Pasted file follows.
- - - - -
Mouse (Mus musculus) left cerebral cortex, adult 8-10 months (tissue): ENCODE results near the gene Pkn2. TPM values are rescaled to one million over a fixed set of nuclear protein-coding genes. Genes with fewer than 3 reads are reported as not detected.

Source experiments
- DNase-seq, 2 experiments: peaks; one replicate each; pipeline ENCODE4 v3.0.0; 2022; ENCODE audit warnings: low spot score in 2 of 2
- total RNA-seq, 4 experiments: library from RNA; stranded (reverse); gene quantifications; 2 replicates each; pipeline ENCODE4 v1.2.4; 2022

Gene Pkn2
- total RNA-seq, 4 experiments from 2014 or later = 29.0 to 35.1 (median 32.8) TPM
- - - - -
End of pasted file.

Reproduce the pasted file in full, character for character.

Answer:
Mouse (Mus musculus) left cerebral cortex, adult 8-10 months (tissue): ENCODE results near the gene Pkn2. TPM values are rescaled to one million over a fixed set of nuclear protein-coding genes. Genes with fewer than 3 reads are reported as not detected.

Source experiments
- DNase-seq, 2 experiments: peaks; one replicate each; pipeline ENCODE4 v3.0.0; 2022; ENCODE audit warnings: low spot score in 2 of 2
- total RNA-seq, 4 experiments: library from RNA; stranded (reverse); gene quantifications; 2 replicates each; pipeline ENCODE4 v1.2.4; 2022

Gene Pkn2
- total RNA-seq, 4 experiments from 2014 or later = 29.0 to 35.1 (median 32.8) TPM